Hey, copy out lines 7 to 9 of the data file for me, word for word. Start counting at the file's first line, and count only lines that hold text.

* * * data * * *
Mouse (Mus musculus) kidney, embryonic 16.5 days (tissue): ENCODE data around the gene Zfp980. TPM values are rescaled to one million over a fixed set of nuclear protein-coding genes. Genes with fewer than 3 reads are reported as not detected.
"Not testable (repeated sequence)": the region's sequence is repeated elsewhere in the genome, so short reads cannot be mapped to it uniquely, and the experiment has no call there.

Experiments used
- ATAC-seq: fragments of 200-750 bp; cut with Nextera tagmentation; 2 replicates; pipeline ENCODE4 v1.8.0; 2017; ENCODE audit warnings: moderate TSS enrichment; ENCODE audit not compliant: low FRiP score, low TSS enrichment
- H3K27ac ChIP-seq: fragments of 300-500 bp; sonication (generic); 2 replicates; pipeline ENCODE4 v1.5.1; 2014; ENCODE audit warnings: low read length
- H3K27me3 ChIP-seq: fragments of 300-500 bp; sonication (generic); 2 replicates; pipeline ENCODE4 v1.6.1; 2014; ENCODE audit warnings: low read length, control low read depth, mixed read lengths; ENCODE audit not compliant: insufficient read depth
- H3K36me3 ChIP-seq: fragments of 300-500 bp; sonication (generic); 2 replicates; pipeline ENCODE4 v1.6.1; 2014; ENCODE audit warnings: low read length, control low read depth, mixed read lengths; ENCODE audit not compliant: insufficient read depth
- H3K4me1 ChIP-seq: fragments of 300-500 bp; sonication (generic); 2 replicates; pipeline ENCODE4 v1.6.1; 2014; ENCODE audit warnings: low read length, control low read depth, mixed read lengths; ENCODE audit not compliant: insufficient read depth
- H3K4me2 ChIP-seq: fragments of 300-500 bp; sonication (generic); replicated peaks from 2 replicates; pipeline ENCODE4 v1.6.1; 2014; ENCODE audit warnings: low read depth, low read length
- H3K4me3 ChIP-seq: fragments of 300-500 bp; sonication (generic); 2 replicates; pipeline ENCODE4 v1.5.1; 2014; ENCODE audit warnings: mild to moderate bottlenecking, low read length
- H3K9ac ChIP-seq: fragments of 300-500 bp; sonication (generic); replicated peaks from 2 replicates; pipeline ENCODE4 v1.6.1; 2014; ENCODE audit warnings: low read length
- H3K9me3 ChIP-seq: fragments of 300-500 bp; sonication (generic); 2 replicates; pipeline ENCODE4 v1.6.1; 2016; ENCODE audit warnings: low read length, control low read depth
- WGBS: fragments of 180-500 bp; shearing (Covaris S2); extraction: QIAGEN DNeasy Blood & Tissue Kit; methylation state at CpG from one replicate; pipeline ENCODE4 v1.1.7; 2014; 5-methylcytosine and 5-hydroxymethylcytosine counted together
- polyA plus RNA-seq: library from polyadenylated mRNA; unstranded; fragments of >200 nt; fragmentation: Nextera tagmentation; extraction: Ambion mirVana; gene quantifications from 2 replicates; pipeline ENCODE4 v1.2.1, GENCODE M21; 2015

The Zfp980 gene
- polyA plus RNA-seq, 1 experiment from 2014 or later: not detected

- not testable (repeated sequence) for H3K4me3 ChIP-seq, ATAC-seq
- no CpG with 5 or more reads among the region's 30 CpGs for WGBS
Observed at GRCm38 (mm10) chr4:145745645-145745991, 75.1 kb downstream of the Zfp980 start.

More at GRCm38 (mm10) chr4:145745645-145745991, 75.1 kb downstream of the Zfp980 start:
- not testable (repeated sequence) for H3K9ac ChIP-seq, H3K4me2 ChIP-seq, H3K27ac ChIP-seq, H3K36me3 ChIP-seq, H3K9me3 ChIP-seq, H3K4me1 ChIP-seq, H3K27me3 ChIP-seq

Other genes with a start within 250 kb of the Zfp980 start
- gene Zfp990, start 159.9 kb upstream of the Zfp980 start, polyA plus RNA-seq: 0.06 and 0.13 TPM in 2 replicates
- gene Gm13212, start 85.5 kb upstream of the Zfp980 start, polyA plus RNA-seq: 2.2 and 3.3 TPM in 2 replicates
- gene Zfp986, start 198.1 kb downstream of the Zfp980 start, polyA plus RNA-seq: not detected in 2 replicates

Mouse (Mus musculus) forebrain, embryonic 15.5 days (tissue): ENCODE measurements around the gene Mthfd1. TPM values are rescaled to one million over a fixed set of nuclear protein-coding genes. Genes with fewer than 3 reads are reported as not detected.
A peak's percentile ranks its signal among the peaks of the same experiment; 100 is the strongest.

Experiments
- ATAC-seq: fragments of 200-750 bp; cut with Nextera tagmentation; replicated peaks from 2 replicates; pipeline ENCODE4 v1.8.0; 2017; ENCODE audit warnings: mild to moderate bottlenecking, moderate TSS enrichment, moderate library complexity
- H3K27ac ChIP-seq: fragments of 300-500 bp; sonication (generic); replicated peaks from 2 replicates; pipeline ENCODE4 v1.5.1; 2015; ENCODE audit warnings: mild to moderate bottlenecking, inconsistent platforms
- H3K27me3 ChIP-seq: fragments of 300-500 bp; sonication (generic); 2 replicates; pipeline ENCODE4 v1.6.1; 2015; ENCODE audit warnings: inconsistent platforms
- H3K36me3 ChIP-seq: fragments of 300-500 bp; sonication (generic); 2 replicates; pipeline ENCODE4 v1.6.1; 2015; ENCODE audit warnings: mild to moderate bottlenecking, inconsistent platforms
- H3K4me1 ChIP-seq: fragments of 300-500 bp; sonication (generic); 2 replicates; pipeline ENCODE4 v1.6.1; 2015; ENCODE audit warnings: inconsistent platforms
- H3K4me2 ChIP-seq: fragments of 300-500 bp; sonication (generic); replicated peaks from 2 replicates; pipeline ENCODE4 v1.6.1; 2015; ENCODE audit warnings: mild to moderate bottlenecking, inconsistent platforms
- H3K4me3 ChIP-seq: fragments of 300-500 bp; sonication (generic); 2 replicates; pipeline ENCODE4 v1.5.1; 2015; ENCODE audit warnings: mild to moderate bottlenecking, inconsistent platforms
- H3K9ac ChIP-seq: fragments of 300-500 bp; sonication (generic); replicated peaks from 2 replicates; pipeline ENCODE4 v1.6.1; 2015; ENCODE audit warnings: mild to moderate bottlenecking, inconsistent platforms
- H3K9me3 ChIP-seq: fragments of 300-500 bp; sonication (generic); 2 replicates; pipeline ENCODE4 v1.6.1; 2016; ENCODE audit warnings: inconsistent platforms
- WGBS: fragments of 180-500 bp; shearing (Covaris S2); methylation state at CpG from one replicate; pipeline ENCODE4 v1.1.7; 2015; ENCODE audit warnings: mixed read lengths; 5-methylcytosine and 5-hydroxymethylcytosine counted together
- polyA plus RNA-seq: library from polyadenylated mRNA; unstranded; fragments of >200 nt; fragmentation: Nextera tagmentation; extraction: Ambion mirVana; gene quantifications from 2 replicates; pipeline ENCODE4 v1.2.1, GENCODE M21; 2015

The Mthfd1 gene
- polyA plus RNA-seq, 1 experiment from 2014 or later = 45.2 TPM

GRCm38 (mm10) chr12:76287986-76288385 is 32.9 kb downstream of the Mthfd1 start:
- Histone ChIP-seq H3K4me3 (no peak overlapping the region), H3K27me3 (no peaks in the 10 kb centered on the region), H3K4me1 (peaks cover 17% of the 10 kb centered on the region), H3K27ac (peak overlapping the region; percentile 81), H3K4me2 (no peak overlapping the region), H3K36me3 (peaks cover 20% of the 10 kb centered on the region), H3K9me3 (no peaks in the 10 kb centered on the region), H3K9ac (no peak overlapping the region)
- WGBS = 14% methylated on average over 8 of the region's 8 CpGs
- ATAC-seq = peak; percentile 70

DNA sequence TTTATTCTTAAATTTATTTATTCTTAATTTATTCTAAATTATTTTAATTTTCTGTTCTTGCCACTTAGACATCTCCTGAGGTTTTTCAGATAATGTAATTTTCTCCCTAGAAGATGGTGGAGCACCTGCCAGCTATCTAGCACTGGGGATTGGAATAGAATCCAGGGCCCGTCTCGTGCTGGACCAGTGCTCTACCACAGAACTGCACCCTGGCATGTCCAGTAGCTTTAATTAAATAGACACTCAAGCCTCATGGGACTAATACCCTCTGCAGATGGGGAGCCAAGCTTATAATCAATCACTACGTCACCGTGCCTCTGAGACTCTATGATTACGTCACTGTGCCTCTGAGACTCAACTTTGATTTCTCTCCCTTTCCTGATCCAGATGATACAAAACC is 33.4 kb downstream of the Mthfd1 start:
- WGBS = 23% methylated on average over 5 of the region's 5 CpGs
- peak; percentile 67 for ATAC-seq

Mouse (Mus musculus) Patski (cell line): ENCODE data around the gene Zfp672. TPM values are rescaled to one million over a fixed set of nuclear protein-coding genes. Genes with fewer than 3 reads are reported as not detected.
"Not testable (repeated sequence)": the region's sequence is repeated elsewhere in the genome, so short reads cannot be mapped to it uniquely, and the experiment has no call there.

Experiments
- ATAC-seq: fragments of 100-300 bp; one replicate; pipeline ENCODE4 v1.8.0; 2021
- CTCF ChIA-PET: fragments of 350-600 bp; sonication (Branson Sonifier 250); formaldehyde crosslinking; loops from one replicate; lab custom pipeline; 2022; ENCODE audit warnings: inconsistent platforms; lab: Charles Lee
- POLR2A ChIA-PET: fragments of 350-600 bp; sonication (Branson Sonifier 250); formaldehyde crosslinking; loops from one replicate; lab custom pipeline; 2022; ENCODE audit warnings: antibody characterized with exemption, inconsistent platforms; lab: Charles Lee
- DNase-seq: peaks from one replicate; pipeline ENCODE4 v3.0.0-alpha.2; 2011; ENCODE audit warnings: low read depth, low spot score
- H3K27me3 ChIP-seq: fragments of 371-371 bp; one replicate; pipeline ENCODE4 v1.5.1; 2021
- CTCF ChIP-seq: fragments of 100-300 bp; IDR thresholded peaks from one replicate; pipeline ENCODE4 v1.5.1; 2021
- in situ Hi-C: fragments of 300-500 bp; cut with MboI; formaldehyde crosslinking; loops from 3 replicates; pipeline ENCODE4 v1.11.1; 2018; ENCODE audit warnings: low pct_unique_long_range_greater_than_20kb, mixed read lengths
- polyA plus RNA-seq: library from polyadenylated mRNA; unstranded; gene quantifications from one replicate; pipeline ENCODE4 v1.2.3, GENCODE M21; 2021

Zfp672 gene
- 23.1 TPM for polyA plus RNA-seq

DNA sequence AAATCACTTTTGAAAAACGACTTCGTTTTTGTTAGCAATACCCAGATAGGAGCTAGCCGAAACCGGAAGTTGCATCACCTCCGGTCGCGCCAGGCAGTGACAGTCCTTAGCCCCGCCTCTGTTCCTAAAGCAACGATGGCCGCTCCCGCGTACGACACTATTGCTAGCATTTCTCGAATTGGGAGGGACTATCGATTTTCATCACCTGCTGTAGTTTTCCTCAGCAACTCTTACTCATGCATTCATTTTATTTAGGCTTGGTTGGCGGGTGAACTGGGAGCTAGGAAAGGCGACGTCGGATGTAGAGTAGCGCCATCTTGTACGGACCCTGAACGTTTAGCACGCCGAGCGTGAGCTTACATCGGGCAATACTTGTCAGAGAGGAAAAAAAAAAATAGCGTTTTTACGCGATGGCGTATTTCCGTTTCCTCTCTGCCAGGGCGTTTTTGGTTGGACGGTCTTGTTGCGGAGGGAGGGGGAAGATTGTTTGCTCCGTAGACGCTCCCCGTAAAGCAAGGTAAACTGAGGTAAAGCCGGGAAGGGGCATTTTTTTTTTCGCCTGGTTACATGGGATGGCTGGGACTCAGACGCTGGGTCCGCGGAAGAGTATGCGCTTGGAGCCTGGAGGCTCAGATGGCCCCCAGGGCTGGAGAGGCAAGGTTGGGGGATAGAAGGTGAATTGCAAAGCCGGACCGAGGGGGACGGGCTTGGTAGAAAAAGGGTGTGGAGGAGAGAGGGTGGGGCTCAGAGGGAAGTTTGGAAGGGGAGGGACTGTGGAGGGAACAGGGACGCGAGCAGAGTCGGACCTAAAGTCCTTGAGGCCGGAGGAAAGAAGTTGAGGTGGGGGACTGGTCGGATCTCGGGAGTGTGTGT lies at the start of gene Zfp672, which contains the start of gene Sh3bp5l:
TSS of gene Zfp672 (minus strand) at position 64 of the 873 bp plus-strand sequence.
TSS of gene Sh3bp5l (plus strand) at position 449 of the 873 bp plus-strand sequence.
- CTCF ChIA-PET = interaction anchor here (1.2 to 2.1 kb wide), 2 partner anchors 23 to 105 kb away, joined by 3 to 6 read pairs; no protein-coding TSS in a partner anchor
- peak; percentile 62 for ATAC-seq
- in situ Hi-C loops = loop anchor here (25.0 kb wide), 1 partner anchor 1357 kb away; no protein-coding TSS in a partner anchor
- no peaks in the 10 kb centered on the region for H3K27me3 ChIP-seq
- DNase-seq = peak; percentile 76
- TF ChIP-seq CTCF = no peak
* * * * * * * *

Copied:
- H3K36me3 ChIP-seq: fragments of 300-500 bp; sonication (generic); 2 replicates; pipeline ENCODE4 v1.6.1; 2014; ENCODE audit warnings: low read length, control low read depth, mixed read lengths; ENCODE audit not compliant: insufficient read depth
- H3K4me1 ChIP-seq: fragments of 300-500 bp; sonication (generic); 2 replicates; pipeline ENCODE4 v1.6.1; 2014; ENCODE audit warnings: low read length, control low read depth, mixed read lengths; ENCODE audit not compliant: insufficient read depth
- H3K4me2 ChIP-seq: fragments of 300-500 bp; sonication (generic); replicated peaks from 2 replicates; pipeline ENCODE4 v1.6.1; 2014; ENCODE audit warnings: low read depth, low read length